Dog Pad Injury Treatment

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Pads on the feet of dogs have calluses that are designed to protect the feet, but their feet can get injuries, blisters and tears just like in humans. Learn about cleaning and treating dog pads with help from a veterinarian in this free video on dog health and foot pad injuries.

Part of the Video Series: Dog Health
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Video Transcript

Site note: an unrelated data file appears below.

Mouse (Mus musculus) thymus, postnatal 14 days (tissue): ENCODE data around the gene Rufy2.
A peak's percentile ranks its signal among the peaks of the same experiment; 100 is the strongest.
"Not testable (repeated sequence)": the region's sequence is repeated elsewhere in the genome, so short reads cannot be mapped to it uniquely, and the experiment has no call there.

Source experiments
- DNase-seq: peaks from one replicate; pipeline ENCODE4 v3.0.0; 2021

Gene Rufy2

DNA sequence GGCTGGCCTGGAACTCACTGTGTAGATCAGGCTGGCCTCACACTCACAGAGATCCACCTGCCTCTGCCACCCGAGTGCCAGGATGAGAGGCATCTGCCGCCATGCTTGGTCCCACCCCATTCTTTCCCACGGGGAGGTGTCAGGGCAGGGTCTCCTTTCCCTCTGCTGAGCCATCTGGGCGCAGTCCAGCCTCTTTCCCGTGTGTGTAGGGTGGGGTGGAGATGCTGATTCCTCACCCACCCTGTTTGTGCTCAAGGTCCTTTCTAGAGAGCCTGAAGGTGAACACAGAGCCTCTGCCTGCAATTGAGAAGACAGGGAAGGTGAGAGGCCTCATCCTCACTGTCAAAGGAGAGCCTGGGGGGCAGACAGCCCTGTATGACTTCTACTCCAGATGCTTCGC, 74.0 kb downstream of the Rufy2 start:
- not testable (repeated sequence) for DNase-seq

Hello I am Dr. Greg McDonald, I am a veterinarian in Southern California, my hospital is in Santa Barbara. I wanted to talk a little bit about about dog care today, and especially care of the pads of the feet on a dog. The pads of the feet are very similar to ours, except that they have calluses on the pads, and those calluses are especially designed to protect your dog. And so what happens often times in the heat or if people decide to take their dog for a walk in a rough area they can tear those pads. And what we have found over the years is that if you know you are going to be hiking with your dog, but your dog has been laying around all winter you don't just start on a long hike you have to kind of build up the pads just the same as you would with your own feet. If you are going to walk barefoot you don't go a long way the first day you start slowly, and build the calluses up on your feet. The other thing that we do sometimes see with dogs is that they may very well develop some real dry pads. Dry pads happen in certain parts of the country, and actually some dogs even have a special abnormal growth of the pads. Their pads are really coniferous type of growth on the pads, and sometimes they overgrow in certain areas, and your veterinarian may need to trim those back. We do have several different products that can actually help if your dog has over done it, they have gone running and you can see that one of the pads is torn, and it looks a little bit like a blister on our feet if we've got a new pair of shoes that don't fit. And that blister opens up so you have a little lose piece of skin, and you can just clip the piece of skin off. It doesn't hurt the dog to do that, but the underlying part might be very, very sore. The next that is very important is to clean it, and if you take a little bit of hydrogen peroxide even just some regular water to rinse it off, and try and get all the sand and debris off of the pad. And then it would be good to use some hydrogen peroxide, and then the best thing is to leave it open. But if you dog is so sore that he can't walk you may want to just put little socks or little booties on so that they can be a little more comfortable. Your veterinarian could also send home some medication. We sometimes like to use a little panalog, which has an antibiotic, an anti-inflammatory as well as an antimycotic in it, and that can help to get the pads to heal a little quicker. It is very, very important that once the pad has been torn like that that you keep it from getting dirty again, and so if your dog does go outside I would put little booties on, and the rest of the time keep him indoors maybe for about a week until it is healed enough that it is not going to get infected. These are what the pads look like on a dog, and you can see that they've got one, two, three, four, five is a big pad here. Dogs also have an extra pad that is up this area right up in here. It is an accessory carpal pad, and that is something that sometimes can also be torn if they are running on a beach, and step on a rock funny.


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